From Detection to Discourse: Tracking Events and Communities in Breaking News
|Title:||From Detection to Discourse: Tracking Events and Communities in Breaking News||Authors:||Brigadir, Igor||Permanent link:||http://hdl.handle.net/10197/11458||Date:||Dec-2016||Online since:||2020-08-07T14:04:18Z||Abstract:||Online social networks are now an established part of our reality. People no longer rely solely on traditional media outlets to stay informed. Collectively, acts of citizen journalism have transformed news consumers into producers. Keeping up with the overwhelming volume of user-generated content from social media sources is challenging for even well-resourced news organisations. Filtering the most relevant content, however, is not trivial. Significant demand exists for editorial support systems that enable journalists to work more effectively. Social newsgathering introduces many new challenges to the tasks of detecting and tracking breaking news stories. In detection, substantial volumes of data introduce scalability challenges. When tracking developing stories, approaches developed on static collections of documents often fail to capture important changes in the content or structure of data over time. Furthermore, systems tuned on static collections can perform poorly on new, unseen data. To understand significant events, we must also consider the people and organisations who are generating content related to these events. Newsworthy sources are rarely objective and neutral, and in some cases, purposefully created for disinformation, giving rise to the "fake news" phenomenon. An individual's political ideology will inform and influence their choice of language, especially during significant political events such as elections, protests, and other polarising incidents. This thesis presents techniques developed with the intention of supporting journalists who monitor social media for breaking news. Starting with the curation of newsworthy sources, through to implementing an alert system for breaking news events, tracking the evolution of these stories over time, and finally exploring the language used by different communities to gain insights into the discourse around an event. As well as detecting and tracking significant events, it is of interest to identify the differences in language patterns between groups of people around those events. Distributional semantic language models offer a way to quantify certain aspects of discourse, allowing us to track how different communities use language, thereby revealing their stances on key issues.||Type of material:||Doctoral Thesis||Publisher:||University College Dublin. School of Computer Science||Qualification Name:||Ph.D.||Copyright (published version):||2016 the Author||Keywords:||Online social networks; Discourse analysis; Filtering; Event tracking||Language:||en||Status of Item:||Peer reviewed|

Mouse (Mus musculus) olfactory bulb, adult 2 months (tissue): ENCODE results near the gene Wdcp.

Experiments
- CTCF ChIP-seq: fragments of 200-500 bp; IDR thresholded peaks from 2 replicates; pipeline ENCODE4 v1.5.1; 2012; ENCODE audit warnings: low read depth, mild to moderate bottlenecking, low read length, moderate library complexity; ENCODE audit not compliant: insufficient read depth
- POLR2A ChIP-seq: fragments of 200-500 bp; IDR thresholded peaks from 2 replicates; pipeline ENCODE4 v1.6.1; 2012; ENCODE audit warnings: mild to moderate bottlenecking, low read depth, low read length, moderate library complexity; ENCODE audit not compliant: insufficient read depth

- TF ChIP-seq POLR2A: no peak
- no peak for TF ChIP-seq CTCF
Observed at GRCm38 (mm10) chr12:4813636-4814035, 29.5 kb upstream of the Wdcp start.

|Appears in Collections:||Computer Science Theses|
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